It’s my birthday in a few weeks. Last year on my birthday, I was 20 weeks pregnant, and I asked for contributions to the nursery: a beautiful rug, a bear-shaped laundry basket, patterned storage boxes. A beautiful room, prepared for a baby who never came home to see it.

Baby's nursery with blocks spelling "DOROTHY" - Issy's Bump Day Blog, Week 21: Preparation Conflict

Author’s Personal Collection/Issy Jorden

This time round, we have almost everything we need. Carefully stored in cupboards, family members’ garages, drawers that I don’t open. Everything waiting patiently for its time to be used. The only thing we’ll need to buy new is a travel system; we were offered a secondhand one last time that we gave back to its owners.

I asked on my Facebook due date for advice in choosing a pram.

I wasn’t expecting quite the number of responses it got – a lot of helpful advice, but also some (well-intentioned, I’m sure) comments that stung slightly, though I wasn’t sure why at the time. But I realized that I’m not quite like any of those other mothers, with their well meaning advice. I’m not exactly a first-time mum; I’ve grown a baby for 9 months and birthed her, I have a daughter, I have an almost fully stocked nursery. And yet I haven’t raised a child, changed her nappy, pushed her in a stroller. There are things I know already and things that I’m still waiting to experience, and that’s something most of the mums in my due date group probably don’t understand.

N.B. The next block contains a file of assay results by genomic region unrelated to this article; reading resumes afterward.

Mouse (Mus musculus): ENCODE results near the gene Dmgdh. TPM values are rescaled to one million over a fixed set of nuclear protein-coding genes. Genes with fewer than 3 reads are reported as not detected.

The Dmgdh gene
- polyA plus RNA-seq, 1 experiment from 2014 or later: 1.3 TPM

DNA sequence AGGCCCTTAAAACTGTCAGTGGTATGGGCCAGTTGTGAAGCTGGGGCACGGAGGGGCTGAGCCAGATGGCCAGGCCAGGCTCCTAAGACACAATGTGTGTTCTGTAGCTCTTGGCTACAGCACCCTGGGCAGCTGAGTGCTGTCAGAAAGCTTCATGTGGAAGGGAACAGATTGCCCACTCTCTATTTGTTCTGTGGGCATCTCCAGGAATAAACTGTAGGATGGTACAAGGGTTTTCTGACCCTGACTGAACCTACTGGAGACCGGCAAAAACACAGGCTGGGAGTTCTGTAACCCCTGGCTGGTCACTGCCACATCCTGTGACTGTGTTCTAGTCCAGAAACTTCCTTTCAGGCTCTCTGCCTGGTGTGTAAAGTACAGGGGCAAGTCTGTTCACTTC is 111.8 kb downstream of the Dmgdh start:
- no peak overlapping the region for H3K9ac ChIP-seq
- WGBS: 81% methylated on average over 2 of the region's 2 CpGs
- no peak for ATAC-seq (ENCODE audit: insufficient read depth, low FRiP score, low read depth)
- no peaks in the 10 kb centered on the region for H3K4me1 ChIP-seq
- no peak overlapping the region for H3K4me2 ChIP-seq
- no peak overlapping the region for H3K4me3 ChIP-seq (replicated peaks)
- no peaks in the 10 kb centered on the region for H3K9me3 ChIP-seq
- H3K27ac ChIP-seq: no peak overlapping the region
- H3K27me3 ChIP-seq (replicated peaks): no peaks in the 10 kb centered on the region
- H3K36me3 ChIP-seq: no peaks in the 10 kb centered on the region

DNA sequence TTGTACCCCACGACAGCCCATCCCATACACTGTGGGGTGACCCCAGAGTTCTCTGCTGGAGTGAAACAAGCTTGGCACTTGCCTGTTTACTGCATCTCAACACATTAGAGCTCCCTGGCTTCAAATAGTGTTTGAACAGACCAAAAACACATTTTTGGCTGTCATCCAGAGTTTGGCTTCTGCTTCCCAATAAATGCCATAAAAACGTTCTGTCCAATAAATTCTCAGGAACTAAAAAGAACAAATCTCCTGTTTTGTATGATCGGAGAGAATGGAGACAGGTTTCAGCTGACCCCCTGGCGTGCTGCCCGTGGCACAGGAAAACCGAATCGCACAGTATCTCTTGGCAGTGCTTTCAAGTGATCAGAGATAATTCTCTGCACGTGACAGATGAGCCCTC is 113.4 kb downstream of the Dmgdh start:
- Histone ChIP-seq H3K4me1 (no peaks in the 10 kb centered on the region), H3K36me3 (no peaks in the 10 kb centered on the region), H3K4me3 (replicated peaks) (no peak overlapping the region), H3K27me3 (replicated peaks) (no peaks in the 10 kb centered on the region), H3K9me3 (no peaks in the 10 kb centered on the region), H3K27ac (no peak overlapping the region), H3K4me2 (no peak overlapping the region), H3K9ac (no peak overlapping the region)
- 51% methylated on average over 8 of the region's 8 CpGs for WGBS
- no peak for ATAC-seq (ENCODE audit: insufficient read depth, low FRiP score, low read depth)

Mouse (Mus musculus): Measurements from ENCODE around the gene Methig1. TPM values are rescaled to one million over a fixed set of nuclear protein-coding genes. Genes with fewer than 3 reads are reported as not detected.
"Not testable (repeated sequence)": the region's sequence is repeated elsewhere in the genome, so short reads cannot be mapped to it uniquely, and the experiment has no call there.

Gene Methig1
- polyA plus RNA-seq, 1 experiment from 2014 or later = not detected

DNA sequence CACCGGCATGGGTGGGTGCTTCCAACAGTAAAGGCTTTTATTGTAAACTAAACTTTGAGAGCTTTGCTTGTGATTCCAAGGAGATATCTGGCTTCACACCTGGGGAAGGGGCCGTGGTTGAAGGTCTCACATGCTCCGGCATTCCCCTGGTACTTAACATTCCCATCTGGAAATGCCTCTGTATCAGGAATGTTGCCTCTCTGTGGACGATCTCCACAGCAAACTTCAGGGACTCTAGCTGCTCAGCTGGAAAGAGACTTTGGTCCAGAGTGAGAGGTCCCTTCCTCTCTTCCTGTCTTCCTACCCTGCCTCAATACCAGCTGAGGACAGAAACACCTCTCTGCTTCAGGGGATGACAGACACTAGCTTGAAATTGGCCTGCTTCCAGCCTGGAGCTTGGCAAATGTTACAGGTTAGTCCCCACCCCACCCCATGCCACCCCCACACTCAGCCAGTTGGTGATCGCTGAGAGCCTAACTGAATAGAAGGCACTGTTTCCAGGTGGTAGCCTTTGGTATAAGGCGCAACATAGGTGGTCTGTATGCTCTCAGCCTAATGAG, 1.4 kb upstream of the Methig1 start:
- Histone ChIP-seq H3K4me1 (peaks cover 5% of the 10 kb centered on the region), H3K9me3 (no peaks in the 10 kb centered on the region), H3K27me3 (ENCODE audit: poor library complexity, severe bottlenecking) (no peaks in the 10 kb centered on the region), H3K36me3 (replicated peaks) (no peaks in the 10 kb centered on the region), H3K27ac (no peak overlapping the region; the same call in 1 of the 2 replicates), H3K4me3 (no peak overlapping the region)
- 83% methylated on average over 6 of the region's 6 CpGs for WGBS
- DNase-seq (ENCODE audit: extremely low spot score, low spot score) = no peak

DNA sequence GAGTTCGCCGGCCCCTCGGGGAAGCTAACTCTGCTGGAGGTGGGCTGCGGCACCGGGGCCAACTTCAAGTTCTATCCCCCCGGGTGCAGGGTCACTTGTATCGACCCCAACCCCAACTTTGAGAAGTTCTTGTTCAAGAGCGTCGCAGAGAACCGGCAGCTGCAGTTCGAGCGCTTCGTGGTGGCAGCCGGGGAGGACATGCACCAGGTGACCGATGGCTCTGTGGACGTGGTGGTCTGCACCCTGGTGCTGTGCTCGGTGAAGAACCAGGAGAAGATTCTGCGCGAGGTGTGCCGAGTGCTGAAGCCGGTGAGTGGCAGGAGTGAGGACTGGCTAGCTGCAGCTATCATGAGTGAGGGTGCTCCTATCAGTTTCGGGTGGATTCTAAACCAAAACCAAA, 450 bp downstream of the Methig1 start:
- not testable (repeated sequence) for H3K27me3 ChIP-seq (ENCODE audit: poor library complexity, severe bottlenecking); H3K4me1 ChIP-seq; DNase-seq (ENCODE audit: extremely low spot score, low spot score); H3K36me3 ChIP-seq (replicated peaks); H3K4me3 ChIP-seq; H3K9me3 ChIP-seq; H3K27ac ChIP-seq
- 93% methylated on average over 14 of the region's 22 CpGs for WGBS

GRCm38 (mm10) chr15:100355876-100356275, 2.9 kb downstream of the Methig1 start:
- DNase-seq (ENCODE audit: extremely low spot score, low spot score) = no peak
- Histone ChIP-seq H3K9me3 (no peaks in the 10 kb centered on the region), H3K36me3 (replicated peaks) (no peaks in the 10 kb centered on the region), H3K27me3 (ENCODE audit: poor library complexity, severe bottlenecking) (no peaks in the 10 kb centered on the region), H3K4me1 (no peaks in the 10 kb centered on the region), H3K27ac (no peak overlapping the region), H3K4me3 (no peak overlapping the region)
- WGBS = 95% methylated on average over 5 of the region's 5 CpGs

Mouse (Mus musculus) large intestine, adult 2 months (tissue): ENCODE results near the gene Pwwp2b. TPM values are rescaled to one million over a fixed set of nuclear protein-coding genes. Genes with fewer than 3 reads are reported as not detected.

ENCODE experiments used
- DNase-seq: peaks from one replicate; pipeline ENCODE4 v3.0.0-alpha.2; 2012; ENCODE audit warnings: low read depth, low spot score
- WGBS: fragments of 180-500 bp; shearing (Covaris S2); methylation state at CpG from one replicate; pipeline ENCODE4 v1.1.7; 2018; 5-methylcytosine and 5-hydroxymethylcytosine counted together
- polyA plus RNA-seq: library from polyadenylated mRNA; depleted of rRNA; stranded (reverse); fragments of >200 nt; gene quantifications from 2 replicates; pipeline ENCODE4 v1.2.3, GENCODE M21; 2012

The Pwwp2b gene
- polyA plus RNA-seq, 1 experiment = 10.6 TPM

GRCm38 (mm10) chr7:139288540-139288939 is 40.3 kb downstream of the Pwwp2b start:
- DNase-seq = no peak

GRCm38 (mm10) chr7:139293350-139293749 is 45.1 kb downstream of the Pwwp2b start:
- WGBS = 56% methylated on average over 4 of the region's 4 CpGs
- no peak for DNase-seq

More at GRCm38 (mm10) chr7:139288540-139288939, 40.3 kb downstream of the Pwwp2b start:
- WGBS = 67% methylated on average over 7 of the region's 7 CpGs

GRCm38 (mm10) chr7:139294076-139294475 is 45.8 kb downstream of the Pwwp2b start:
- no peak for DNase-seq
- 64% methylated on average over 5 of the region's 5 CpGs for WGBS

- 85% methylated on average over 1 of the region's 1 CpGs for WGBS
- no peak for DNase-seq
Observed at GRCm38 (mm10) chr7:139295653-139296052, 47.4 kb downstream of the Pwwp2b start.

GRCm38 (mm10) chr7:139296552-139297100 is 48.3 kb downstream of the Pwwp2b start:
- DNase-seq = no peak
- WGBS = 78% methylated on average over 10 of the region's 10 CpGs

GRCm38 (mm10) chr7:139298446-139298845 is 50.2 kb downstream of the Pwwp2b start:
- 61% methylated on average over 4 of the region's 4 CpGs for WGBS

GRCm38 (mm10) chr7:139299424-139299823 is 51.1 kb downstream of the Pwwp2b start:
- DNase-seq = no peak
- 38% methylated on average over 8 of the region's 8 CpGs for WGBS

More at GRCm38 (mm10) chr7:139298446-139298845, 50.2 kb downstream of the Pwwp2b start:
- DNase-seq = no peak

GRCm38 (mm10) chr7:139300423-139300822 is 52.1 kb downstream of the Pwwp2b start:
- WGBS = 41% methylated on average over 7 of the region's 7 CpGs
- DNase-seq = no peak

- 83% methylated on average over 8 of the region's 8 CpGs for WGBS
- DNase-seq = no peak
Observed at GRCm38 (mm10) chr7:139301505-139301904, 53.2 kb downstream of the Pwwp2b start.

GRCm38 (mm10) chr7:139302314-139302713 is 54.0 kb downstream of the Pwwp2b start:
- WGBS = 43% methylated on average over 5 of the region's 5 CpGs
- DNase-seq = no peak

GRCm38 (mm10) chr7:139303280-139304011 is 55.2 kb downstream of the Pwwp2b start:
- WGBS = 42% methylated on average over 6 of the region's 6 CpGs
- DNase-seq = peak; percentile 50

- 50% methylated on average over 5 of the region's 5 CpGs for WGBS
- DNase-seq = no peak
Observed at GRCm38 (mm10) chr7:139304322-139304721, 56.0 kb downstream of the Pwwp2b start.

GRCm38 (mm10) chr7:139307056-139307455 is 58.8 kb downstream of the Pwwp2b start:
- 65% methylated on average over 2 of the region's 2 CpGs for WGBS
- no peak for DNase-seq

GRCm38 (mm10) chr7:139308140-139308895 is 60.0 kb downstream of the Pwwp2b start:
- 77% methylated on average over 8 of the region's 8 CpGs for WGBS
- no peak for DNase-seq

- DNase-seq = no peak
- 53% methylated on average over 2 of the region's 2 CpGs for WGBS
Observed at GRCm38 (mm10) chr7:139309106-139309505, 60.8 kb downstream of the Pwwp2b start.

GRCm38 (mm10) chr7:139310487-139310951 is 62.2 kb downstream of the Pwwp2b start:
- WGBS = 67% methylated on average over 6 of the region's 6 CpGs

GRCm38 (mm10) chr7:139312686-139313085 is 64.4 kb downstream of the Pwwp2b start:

“Save money on an expensive stroller and put it towards a good car seat instead!” – We already have a good car seat, we bought one last time that never got used.

“Think about a stroller that can convert to a double if you want another baby soon after.” – I’m still hoping to bring this baby home alive, I haven’t even thought about what might come after.

“Go to a store to try them out, it’s the only way!” – I’m scared to go into a store and be asked whether this is my first baby. 

But my main problem isn’t their advice. It’s my own internal conflict.

I’m not yet convinced that we’ll be able to bring this baby home, but I can’t stop browsing sweet boy clothes. I want to research prams, but I don’t want to order one until he’s safely here. I want to buy things for the nursery, but I’m scared of being left with more relics of babies gone too soon. I want to buy wooden blocks spelling out his name, but will they become another memorial? I want to make plans, but I can’t bear other people speaking in definite terms. I’m afraid to picture this baby growing up with us in our home, but I’m already more attached to him than I can bear. Now I know what it’s like to birth a child that looks a little like me and a little like Tom, a child who never made a sound or a movement. With this baby, I can’t help but imagine him. I have already seen him with his black curly hair, cheeky smile, running around the house, laughter at bath time, sitting on his daddy’s knee reading a story before bed. I already know him. And this is precious, but it is terrifying.

And sometimes I get angry. I see other expecting parents being so excited, browsing and shopping and preparing, and I wish I could be like them. Maybe one day I will be. Or maybe I’ll just keep making small steps. A bit of research here and there, a visit to a store when we feel brave enough. And we’ll keep loving this baby and picturing him in our lives, and each week he makes us a little braver.

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